The outdoors is often portrayed as the preserve of young white males. As Soraya Abdel-Hadi argues, breaking down these stereotypes will benefit not just society but the wider environment too
For too long, I have stared at posters in the windows of outdoor shops and seen muscled white men staring back at me, usually accompanied by a very skinny white female wearing some shade of pink. Sometimes she is looking adoringly up at the man – such a brave adventurer in the outdoors, leading the way on the trail. How would she cope on her own? Let alone if she was considered to be an ethnic minority, gender neutral, any larger than a size 14, had a disability and was wearing a sensible colour. (Now don’t get me wrong, I love a pink jacket, but too often women are given bright girly colours instead of actual product features.)
If you don’t believe me, have a look at the websites of your favourite outdoor brands. I just Googled a dozen outdoor brands and just two of them had ‘diverse’ models on their homepage – Cotopaxi and North Face. And before anyone tries to tell me that represents our population, approximately 1 in 6 of us in the UK are categorised as ’non-white’ and a similar number are registered as disabled.
The brands will argue that these images are designed to be aspirational, to ignite a fire in us to want to be those people in the outdoors. It’s the same argument made by high-end fashion brands that use models with unattainable figures to sell their products. And, I think most of us are aware, it’s completely flawed. In a world where we are all different and amazing in our own ways, we should be celebrating our diversity. An ethnic minority male growing up in a city environment is unlikely to look at the average outdoor advert and think, “Wow, if I just work really hard I can be that person”, and nor should he want to be.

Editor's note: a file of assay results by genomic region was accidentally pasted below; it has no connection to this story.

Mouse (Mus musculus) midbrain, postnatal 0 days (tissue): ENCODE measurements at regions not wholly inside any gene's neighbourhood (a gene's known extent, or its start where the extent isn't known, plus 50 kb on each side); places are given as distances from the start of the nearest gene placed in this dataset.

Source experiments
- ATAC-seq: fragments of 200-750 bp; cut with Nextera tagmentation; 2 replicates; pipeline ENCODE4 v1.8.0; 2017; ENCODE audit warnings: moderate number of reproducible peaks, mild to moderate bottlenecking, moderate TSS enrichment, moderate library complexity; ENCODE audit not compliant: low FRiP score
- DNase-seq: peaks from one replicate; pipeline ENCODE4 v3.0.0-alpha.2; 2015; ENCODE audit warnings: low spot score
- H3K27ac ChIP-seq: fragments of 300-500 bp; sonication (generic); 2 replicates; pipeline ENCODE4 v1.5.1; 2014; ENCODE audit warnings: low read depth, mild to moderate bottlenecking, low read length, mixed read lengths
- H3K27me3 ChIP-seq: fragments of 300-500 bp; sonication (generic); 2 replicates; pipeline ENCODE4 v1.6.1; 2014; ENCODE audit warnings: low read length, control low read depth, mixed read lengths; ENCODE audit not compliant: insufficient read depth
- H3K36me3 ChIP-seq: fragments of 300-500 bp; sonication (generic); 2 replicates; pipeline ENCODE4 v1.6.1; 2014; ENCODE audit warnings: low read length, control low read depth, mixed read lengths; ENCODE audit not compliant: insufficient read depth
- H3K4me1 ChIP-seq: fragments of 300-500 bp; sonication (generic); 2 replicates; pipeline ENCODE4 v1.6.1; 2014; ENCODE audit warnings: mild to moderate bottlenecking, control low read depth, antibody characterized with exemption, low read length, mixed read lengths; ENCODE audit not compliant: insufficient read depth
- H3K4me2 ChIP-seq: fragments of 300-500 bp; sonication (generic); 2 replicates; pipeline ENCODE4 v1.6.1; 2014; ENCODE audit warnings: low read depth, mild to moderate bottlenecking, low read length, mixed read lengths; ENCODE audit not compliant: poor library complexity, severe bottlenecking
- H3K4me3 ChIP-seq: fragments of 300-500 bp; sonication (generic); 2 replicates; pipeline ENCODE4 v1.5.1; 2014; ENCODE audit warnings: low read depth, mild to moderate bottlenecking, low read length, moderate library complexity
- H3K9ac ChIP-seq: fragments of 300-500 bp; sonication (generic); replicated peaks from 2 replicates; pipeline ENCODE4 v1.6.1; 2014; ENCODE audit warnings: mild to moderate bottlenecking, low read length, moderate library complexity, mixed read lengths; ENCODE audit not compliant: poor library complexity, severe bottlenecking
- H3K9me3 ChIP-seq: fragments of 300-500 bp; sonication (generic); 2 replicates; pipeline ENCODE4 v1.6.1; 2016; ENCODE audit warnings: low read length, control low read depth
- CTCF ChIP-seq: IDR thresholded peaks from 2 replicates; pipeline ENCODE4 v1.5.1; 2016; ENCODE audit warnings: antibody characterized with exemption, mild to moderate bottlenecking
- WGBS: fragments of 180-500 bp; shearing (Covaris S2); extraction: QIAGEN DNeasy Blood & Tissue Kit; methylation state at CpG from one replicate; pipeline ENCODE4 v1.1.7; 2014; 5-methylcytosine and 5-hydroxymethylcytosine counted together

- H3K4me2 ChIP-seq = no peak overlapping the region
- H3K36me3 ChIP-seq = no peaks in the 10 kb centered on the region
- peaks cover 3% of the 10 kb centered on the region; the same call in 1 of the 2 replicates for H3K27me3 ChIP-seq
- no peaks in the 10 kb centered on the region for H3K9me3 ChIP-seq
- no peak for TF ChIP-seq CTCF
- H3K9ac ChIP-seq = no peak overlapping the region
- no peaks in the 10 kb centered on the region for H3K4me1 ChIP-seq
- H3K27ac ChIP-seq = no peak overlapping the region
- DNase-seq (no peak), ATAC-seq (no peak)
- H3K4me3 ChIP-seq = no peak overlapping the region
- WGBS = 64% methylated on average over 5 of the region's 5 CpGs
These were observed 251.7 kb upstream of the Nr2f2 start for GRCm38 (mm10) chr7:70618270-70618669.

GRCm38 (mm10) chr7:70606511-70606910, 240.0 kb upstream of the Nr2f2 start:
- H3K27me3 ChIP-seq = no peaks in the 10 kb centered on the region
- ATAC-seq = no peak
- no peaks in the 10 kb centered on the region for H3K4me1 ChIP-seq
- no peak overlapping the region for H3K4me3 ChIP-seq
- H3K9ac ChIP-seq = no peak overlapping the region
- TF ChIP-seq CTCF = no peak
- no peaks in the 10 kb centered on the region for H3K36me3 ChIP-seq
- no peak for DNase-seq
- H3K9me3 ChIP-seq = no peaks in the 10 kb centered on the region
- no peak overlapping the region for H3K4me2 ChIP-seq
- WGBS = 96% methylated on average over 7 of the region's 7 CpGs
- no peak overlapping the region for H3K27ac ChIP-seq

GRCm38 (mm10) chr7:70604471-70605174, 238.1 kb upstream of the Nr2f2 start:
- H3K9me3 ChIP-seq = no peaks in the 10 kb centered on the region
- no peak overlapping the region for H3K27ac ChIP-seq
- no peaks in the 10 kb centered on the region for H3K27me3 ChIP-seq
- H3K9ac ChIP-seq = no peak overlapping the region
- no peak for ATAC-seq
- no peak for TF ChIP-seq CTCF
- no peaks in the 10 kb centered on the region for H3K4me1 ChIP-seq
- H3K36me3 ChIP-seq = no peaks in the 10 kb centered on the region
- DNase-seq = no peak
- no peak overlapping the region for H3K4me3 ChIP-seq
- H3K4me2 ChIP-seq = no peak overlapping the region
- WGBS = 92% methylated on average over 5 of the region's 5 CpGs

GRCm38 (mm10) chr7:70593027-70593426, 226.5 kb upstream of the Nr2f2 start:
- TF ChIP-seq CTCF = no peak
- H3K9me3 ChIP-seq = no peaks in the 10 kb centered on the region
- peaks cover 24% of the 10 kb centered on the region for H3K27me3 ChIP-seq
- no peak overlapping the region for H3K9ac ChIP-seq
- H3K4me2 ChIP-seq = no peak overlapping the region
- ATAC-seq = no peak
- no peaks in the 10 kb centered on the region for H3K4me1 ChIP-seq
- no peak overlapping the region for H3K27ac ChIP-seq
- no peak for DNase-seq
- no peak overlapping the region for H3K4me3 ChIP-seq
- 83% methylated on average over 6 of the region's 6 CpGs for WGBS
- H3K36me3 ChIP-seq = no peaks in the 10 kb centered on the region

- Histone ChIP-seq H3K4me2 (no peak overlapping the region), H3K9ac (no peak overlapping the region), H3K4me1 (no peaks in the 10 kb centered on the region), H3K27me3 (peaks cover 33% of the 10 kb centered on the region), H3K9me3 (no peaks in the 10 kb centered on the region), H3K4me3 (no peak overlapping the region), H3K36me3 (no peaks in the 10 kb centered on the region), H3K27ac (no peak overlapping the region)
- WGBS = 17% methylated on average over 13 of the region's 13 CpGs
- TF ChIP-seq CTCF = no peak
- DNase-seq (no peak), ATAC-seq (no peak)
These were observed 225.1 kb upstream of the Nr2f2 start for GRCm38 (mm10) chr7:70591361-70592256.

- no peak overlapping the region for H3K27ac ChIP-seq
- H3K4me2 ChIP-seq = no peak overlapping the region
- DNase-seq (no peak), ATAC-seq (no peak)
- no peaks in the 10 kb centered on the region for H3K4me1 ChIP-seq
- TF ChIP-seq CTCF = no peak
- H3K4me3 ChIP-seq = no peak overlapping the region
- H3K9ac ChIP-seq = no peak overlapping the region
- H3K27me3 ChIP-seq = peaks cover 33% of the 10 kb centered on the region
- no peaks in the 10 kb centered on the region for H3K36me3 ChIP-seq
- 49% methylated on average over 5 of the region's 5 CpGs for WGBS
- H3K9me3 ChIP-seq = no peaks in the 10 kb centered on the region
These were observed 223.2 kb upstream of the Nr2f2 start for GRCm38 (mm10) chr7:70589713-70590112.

'In a world where we are all different and amazing in our own ways, we should be celebrating our diversity.'
These companies might also say they are reflecting the majority makeup of those using the outdoors, which may be true. But then I’d like to direct them to the increasing evidence of the importance of role models in shaping aspirational behaviour – if you see someone you relate to doing something, you are more likely to aim for it yourself (The Importance of Real Life Women Role Models, Imagine Me – the Power of Role Modelling, Girls in STEM: the importance of role models). They’d also benefit from doing this – help increase the size of the market, more potential sales – it’s actually good business sense, too.
On social media, the message is more diverse, but only if you go digging for it. Women, in particular, are gaining ground, albeit with some questions about the type of images shared on social media (How Instagram is Skewing The Way We Talk About Women in the Outdoors, Climbing Media is not Sexist, You Are). Disability athletes are often the most successful in raising the profile of the diversity of the outdoors through a story of overcoming the odds. (I recommend the film ‘Stumped’ for an interesting take on how we view disability athletes in the outdoors.)